At A Crossroads

Topic 31931 | Page 1

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NightOwl's Comment
member avatar

Hello everyone, I would like to get some advice on how to proceed with my trucking career. I’m coming up on a year with Prime inc. So far it’s been a middling experience. The company itself is fine, but I’m not sure it’s worth sticking around. Why? Well for one, it seems like I’ve been put on a regional or dedicated account without any consideration for what I might have to say about it. FM just up and put me on some account without so much as a word. I’d have liked at least a heads up, a choice to remain doing longer trips/48 states. Before you ask, no I haven’t spoken with the FM about it, for now it’s just an observation on my part. Another reason I’m thinking of moving on is that I’m being asked to become a trainer and I really don’t want to do that. One, I just don’t think I’m experienced enough to take on that kind of responsibility yet. Two, I like my privacy and sharing the truck with another person is too large a burden in exchange for a few hundred bucks more a week. I feel like, if I’m going to do a regional gig, I might as well go back home and work out of my state so I can at least go home every so often. I also need to get my endorsements because I have none and I’d really like to get off reefer because it really hasn’t been fun dealing with long wait times sporadic, time pressed appointments. I guess I want to know whether or not you all think it’s worth staying longer than a year or is it about time to consider other prospects?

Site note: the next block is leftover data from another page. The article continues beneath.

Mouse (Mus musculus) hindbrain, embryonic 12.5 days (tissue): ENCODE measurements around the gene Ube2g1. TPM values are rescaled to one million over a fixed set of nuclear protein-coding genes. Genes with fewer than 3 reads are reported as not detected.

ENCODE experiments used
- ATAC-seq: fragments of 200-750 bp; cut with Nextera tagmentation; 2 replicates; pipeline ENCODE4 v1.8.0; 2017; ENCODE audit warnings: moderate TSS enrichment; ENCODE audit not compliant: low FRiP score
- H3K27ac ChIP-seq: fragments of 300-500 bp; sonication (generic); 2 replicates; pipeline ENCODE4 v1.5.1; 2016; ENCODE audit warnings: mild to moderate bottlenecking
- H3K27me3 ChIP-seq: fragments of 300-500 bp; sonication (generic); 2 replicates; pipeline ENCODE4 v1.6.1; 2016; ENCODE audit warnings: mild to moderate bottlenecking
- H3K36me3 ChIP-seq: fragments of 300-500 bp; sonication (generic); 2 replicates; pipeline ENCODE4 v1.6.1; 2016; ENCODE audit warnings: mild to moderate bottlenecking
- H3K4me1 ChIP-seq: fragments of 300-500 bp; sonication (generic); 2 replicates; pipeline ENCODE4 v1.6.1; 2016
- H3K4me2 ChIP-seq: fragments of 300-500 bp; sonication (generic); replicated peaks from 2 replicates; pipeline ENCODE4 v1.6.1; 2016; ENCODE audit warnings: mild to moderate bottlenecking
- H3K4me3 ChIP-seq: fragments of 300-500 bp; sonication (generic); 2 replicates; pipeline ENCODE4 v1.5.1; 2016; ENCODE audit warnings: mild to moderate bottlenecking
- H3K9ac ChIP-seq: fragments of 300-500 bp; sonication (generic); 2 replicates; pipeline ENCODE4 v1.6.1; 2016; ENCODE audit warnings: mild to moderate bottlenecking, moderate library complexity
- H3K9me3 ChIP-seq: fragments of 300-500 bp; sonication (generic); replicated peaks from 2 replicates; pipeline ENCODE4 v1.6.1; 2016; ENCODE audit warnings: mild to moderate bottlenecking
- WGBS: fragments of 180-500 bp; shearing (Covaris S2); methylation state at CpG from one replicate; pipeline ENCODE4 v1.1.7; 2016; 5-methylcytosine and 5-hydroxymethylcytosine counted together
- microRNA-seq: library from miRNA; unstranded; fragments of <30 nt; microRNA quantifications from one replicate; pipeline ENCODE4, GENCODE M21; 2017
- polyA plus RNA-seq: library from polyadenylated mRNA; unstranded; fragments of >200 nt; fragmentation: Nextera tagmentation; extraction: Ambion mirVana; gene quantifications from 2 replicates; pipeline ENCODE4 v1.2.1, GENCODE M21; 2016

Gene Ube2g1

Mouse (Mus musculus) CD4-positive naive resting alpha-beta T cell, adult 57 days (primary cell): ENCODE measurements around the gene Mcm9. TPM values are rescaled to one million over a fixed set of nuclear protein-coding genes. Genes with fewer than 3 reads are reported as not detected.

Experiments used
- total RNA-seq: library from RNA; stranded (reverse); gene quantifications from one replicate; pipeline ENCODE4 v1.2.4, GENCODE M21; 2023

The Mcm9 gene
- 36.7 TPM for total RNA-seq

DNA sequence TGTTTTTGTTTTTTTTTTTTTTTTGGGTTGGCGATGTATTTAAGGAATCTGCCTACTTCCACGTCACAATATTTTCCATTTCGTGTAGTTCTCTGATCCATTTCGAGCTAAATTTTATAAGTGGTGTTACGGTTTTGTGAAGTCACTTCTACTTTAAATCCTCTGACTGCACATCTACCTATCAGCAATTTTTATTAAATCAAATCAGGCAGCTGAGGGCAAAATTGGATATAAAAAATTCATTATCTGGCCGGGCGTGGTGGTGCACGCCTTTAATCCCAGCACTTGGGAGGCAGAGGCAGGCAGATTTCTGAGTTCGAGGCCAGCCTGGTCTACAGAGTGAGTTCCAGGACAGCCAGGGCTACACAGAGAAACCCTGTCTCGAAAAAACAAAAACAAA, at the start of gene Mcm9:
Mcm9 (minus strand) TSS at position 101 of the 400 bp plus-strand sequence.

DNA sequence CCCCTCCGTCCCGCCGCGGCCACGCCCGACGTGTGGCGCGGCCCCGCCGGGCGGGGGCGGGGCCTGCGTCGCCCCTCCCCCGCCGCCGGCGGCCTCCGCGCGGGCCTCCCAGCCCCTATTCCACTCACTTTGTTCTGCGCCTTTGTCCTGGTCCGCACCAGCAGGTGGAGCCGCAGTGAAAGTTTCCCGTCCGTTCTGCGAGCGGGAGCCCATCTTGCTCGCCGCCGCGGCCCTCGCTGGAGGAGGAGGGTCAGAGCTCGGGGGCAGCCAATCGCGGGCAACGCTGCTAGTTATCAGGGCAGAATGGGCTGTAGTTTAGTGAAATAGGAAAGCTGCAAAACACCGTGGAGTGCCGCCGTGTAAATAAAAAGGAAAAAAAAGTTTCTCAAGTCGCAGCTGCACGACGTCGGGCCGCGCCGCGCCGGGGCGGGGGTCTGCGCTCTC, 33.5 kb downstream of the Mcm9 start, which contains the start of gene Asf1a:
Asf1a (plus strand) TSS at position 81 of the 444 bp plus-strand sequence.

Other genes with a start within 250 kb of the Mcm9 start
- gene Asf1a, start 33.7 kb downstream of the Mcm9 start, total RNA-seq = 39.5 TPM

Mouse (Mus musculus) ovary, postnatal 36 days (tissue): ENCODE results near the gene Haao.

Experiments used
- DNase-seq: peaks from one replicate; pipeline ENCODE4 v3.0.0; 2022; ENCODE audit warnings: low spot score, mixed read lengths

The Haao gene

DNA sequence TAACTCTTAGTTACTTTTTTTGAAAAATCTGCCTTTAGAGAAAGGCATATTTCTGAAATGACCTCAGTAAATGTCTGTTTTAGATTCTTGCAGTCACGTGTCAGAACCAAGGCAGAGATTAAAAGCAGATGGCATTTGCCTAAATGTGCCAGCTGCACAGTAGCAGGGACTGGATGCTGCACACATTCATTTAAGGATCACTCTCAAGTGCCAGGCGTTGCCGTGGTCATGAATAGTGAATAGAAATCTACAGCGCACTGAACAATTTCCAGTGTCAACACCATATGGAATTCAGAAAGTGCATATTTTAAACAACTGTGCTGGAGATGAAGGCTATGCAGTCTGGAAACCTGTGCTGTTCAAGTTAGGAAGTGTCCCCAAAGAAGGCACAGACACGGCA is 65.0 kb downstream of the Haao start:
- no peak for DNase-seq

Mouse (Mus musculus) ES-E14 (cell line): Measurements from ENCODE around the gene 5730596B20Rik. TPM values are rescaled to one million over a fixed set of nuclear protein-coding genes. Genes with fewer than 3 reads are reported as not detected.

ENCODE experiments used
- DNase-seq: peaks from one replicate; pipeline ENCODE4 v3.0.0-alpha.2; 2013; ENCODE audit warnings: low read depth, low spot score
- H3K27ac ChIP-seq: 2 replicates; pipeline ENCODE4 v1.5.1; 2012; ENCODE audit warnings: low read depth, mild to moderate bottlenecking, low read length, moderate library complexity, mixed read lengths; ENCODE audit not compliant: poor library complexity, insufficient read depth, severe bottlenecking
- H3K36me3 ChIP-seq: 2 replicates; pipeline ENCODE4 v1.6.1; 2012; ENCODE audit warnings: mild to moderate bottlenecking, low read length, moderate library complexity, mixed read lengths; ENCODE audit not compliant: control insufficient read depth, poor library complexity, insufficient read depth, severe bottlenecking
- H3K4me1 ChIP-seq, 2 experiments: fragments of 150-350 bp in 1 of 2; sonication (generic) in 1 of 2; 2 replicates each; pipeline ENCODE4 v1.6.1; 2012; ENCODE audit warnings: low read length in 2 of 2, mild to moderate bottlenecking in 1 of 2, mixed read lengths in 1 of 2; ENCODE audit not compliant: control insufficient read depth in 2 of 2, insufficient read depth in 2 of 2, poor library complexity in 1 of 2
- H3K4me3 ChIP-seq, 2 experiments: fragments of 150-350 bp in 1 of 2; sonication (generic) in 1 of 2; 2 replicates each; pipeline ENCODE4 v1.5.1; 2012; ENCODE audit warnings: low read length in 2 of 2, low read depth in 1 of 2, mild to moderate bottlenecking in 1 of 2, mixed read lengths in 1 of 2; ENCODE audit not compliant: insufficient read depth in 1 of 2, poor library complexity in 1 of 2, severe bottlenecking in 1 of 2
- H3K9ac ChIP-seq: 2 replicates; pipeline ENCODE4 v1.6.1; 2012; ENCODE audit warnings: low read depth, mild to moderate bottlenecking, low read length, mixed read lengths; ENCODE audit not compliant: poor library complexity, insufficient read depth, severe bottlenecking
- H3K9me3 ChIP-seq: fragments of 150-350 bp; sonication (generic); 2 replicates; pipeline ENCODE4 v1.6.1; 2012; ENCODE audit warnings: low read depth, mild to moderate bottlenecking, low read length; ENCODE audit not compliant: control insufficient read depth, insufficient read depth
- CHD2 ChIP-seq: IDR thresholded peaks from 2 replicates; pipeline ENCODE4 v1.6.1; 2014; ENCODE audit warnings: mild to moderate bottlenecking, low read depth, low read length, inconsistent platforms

Regional:

Regional Route

Usually refers to a driver hauling freight within one particular region of the country. You might be in the "Southeast Regional Division" or "Midwest Regional". Regional route drivers often get home on the weekends which is one of the main appeals for this type of route.

Fm:

Dispatcher, Fleet Manager, Driver Manager

The primary person a driver communicates with at his/her company. A dispatcher can play many roles, depending on the company's structure. Dispatchers may assign freight, file requests for home time, relay messages between the driver and management, inform customer service of any delays, change appointment times, and report information to the load planners.

Reefer:

A refrigerated trailer.

BK's Comment
member avatar

Decisions, decisions. You answered your own question when you said you haven’t had a discussion with your FM yet. Tell him what your concerns are and see what happens. Staying with Prime might be your best option since you are already familiar with their system. I was about to suggest that you check out the company I drive for until you said you want to get away from reefer. My company is 100% reefer. I was a little nervous about switching from dry van to reefer , but personally, I like reefer and the challenges of exact appointments.

One thing I have really come to appreciate is going to a much smaller company than Schneider. Much more personal attention and freedom to run the truck my way without getting constant calls from the driver manager. (“Bruce, yesterday you had a one mile per hour over speed that lasted for more than 30 seconds. You need to get that under control”)